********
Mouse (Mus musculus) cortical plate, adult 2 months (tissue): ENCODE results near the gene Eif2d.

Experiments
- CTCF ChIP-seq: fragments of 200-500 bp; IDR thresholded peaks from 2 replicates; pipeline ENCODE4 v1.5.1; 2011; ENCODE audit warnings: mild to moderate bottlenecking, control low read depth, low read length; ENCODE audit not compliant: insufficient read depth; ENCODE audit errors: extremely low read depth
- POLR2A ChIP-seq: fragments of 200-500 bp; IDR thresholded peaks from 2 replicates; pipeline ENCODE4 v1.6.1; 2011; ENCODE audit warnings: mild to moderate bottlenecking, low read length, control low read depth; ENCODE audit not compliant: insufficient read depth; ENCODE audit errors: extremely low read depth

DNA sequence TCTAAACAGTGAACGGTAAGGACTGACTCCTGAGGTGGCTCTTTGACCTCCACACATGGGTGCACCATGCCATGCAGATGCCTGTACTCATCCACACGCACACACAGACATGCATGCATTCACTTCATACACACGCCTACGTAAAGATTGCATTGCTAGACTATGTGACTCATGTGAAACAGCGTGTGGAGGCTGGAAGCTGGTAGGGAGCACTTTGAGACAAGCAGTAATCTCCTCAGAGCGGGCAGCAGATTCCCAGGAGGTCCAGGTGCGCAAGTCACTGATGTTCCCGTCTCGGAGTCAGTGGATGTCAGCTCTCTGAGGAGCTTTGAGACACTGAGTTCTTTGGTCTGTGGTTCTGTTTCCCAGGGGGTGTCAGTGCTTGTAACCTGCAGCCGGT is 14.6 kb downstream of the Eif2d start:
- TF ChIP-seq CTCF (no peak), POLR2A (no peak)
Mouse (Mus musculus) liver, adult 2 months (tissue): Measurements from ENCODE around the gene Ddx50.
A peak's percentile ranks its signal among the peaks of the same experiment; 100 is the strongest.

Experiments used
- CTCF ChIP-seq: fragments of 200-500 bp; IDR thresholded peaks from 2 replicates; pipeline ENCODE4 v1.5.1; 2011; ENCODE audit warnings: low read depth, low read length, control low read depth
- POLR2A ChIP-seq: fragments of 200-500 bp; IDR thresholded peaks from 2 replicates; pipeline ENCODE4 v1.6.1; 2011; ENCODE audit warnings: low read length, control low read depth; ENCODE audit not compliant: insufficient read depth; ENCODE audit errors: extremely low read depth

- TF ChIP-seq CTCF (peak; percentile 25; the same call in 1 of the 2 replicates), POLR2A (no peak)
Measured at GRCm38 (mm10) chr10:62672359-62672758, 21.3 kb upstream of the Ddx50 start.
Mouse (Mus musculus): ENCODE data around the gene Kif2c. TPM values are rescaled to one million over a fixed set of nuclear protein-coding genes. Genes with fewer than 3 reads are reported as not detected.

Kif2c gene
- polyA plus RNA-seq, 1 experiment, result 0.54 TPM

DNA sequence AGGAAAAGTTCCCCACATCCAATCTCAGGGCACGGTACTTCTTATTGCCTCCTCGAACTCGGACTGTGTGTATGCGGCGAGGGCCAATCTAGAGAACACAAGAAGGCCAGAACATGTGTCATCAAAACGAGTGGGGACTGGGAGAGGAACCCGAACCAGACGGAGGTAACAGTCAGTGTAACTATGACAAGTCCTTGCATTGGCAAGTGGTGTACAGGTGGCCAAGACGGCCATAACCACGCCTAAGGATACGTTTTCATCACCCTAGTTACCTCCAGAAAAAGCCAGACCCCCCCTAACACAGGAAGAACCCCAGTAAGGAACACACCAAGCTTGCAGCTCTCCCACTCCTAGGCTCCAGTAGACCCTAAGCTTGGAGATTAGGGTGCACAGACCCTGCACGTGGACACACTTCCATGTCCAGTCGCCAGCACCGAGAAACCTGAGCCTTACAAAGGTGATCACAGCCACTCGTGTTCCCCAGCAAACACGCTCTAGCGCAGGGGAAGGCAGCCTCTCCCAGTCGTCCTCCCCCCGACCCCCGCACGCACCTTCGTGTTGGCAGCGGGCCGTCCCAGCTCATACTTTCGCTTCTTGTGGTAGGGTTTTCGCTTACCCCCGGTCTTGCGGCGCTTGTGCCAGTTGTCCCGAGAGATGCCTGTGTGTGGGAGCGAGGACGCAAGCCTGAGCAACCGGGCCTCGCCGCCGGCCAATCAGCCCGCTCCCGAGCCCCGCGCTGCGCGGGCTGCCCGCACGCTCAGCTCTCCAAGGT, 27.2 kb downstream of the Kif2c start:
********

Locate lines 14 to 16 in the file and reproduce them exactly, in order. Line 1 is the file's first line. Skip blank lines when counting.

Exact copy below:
Mouse (Mus musculus): ENCODE data around the gene Kif2c. TPM values are rescaled to one million over a fixed set of nuclear protein-coding genes. Genes with fewer than 3 reads are reported as not detected.

Kif2c gene
- polyA plus RNA-seq, 1 experiment, result 0.54 TPM